UPDATE: Amazon has released an explanation of what caused the big outage this week and has started putting safeguards in place so it doesn’t happen again.
Original story below
It’s been more than 24 hours since Amazon Web Services fixed problems with its Simple Storage Service, or S3 for short, that crippled significant chunks of the internet Tuesday, and the company has yet to say anything about the cause of the outage.
Amazon has not made a public statement about the outage, nor has it returned a request for comment from GeekWire.
That Amazon hasn’t said anything yet isn’t much of a surprise to one observer. Nick Kephart, senior director of product marketing for San Francisco-based network intelligence company ThousandEyes, monitored the outage throughout the day Tuesday. He told GeekWire that Amazon has traditionally been good about coming out publicly with causes and explanations for big outages within a few days of an event.
“In previous cases, Amazon usually will come out with a root cause within a week. That is what we’ve seen before for these major problems, so I would expect probably a similar time frame,” Kephart said. “The last major outage on this scale that they had was back in June 2015, and it took several days before they had detailed a root cause analysis.”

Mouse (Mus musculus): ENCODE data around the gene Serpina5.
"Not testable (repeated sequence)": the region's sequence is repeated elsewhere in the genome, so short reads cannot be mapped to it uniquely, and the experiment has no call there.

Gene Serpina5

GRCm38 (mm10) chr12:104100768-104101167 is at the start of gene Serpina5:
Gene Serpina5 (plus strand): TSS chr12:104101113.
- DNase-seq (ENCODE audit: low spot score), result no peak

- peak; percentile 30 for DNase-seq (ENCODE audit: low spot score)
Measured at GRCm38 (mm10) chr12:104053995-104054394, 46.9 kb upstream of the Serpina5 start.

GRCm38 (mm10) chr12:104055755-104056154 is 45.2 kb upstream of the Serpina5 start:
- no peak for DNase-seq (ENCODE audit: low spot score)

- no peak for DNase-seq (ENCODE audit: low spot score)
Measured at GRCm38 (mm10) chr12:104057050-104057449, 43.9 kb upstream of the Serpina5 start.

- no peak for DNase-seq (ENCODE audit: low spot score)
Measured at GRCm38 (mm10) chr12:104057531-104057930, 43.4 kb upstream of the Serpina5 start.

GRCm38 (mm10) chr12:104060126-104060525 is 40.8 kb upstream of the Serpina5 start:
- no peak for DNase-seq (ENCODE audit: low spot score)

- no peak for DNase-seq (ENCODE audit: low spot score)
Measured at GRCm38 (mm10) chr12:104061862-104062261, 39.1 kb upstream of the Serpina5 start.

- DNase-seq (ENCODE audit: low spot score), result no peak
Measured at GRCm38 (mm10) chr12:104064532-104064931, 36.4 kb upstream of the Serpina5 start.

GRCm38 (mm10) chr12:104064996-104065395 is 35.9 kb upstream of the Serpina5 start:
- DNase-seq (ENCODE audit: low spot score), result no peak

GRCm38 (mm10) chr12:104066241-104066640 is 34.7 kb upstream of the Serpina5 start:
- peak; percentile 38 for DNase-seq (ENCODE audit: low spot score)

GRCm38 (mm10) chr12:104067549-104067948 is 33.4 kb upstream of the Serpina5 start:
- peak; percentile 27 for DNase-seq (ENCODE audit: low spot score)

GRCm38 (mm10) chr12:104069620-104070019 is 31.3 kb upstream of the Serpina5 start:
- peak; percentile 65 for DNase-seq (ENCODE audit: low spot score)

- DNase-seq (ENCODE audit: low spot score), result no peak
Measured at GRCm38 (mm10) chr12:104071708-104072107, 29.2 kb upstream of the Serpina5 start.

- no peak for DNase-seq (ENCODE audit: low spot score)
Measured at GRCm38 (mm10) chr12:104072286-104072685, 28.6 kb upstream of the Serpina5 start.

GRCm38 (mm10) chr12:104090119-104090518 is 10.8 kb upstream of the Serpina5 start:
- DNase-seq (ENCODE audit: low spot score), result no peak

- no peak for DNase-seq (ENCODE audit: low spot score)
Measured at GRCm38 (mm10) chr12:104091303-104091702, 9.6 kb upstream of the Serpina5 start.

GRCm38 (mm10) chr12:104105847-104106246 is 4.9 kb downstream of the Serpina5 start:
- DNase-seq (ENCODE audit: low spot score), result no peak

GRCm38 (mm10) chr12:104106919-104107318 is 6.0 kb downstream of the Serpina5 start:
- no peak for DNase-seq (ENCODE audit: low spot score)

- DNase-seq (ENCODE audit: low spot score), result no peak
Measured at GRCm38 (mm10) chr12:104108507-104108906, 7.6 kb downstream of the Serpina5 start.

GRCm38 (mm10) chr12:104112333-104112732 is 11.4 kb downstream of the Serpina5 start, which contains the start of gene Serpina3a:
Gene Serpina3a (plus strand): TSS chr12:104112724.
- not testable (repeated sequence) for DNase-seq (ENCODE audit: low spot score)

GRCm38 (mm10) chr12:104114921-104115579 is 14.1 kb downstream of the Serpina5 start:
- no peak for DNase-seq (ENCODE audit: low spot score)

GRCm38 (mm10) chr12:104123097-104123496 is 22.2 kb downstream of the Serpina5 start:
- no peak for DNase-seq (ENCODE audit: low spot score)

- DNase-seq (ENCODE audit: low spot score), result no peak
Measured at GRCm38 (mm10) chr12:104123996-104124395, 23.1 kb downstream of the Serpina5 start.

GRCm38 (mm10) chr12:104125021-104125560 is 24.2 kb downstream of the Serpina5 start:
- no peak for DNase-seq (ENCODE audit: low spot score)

For those who missed it, or don’t use the internet much, here is what happened: starting a little after 9:30 a.m. Pacific time Tuesday, and lasting more than four hours, S3 started experiencing “high error rates” at data centers in Virginia. These problems knocked out access to a litany of websites and apps that run on AWS, including but not limited to Expedia, Slack, Medium, the U.S. Securities and Exchange Commission and many more. The outage even temporarily affected the AWS service health dashboard, which displays outages and events. Since many key aspects of AWS or built on top of each other, the outage also affected other services.
Amazon updated the dashboard throughout the day. AWS began to get issues under control about two hours after the initial outage, and everything was back online around 1:50 p.m. Pacific.
The outage illustrated just how big AWS has become. It is a moneymaker for Amazon, topping $12 billion in sales in 2016 — up 55 percent 2015 — blowing past a goal of reaching $10 billion in sales in 2016. It also has captured more than 40 percent of the cloud computing market, according to a recent report.
Several experts said the incident also underscored the need for redundancy in cloud computing, whether that be spreading data across multiple regions or using several different providers.